She concludes by saying, “Despite the changing social dynamics and the modernisation of customs, the importance of Raja has not diminished. This indicates the festival’s lasting cultural significance and adaptability. The current situation emphasises on the introduction of new traditions connected to Raja. It represents the capacity of people and communities to change with the times while holding on to the core of their cultural heritage. The fact that Raja is celebrated in a different way shows how dynamic our culture is and how open people are to adapt while still upholding their treasured customs.”
‘The lively spirit is quite rare today’
On her social media accounts, 24-year-old Odia influencer Tanistha Panda frequently highlights Odia culture. “Over the past few years, I have noticed tremendous changes in the way Raja is celebrated. There used to be swings hanging from tree branches in every temple and in almost all villages, but that is no longer the case. In the past, I would play gleefully on them. Nobody appears to have time to enjoy old-fashioned treats like ‘poda pitha,’ dress up, decorate their feet with ‘alata,’ or just hang out with other girls these days.
She adds, recalling her Raja recollections, “I have been celebrating Raja at Banki for years, and it has become an annual tradition. This peaceful town in Odisha, home to Goddess Charchika, holds a special place in my heart as my favourite Raja destination. I first became aware of the significance of the Raja celebration, which openly celebrates women and the normal menstrual cycle, when I was studying in Standard VII. The celebration also represents Mother Earth’s three-day menstruation cycle.
“The vibrant spirit that used to accompany the festival is now rarely seen,” she says in reference to Raja’s lost shine.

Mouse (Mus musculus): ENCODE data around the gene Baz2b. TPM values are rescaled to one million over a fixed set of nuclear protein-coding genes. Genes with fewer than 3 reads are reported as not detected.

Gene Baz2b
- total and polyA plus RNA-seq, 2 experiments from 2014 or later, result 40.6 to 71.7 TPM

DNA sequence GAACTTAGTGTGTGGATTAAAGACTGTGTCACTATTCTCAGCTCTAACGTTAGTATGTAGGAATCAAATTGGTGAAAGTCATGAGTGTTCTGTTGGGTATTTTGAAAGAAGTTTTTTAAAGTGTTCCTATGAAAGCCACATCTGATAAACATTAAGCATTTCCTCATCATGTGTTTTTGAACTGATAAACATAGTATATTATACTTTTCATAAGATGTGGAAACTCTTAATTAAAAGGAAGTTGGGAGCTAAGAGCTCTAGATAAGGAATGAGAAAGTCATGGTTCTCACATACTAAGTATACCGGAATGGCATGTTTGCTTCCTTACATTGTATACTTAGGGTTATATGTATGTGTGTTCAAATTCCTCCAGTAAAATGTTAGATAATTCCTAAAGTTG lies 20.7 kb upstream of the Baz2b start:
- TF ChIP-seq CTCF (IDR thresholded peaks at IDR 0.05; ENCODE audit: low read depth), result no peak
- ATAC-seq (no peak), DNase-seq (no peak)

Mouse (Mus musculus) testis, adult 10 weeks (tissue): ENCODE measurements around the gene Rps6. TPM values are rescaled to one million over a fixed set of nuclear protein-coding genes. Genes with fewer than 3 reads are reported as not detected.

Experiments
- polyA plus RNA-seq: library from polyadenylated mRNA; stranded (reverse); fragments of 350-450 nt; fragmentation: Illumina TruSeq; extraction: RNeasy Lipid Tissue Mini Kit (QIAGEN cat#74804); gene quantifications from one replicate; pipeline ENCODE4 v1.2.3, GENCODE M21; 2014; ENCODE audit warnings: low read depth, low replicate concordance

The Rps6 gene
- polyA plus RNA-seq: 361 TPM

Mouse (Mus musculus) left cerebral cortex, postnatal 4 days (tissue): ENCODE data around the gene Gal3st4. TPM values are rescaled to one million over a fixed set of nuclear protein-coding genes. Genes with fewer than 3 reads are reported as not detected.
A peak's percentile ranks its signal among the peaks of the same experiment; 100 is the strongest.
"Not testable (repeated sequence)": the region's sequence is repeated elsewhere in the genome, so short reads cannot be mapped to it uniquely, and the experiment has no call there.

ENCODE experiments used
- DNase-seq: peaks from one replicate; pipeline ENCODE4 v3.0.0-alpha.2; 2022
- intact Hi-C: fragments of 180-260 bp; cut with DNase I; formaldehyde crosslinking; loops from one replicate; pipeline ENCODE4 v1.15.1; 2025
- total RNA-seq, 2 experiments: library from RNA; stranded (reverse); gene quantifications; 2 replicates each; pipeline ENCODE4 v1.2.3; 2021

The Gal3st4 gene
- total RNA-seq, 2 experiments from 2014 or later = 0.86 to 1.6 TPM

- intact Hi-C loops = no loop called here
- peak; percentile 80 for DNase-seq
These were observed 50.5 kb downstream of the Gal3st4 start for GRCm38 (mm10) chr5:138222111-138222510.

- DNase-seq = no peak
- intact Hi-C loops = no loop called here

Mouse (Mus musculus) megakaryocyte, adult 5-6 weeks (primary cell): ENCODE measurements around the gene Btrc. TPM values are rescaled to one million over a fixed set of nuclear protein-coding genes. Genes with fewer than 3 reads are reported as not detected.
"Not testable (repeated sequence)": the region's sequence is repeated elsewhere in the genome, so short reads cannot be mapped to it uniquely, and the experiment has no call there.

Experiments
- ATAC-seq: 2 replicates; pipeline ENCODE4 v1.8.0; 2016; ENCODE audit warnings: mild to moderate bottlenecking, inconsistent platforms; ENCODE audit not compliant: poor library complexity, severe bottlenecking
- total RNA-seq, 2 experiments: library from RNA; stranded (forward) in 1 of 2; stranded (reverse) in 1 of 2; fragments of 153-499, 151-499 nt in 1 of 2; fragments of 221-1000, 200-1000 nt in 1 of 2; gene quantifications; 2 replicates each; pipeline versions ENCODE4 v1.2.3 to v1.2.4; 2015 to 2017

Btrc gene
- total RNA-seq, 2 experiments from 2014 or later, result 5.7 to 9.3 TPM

“Even more drastic changes than we have seen have been witnessed by our elders. They try to instill excitement in the younger generation, but it frequently disappears in the daily grind. It is painful to see girls skip creating different kinds of pitha (cakes) and going to each other’s houses during Raja. However, Raja continues to be a festival that unites and offers happiness to everyone, irrespective of their background,” Tanistha concludes.
‘The vibe hasn’t diminished’
Upasana Mohanty, a 23 year old student, refuses to accept that Raja’s charm has faded with time. She claims that even now, the entire state is still experiencing the celebratory intensity of these three days. “There has been a marked difference between how Raja is observed in cities and in rural today compared to past generations. When it comes to celebrating it in cities, younger generations use more creative methods,” says Upasana.
She goes on to add, “I don’t think that the popularity of the Raja festival is waning. Rather, it is being celebrated in a more ostentatious manner. Star-rated hotels are presenting creative events, and many government agencies have been organising shows to inform the younger generation about their significance. Yes, the way it is celebrated now is completely different from the way it was before. But the vibe hasn’t diminished,” adds Mohanty.
Upasana continues, “What I have heard from my mother and grandmother was that they used to not take a shower for three days in a row, comb their hair, walk barefoot, get involved in household activities, and on the fourth day they would take the ceremonial bath. The festival was all about taking ample rest and relishing good food.”
Taking pride in the state’s tradition and culture, she signs off by saying, “I think it’s important for younger generations to learn about and appreciate our customs associated with the festival. Menstruation, which remains a hush-hush topic for many, is celebrated here through a festival. The festival is also a symbol of fertility and regeneration. This festival is one of its kind, and everyone in Odisha as well as those who reside outside the state should be proud of this celebration because it is unique.”
Madhusmita Sahu, OP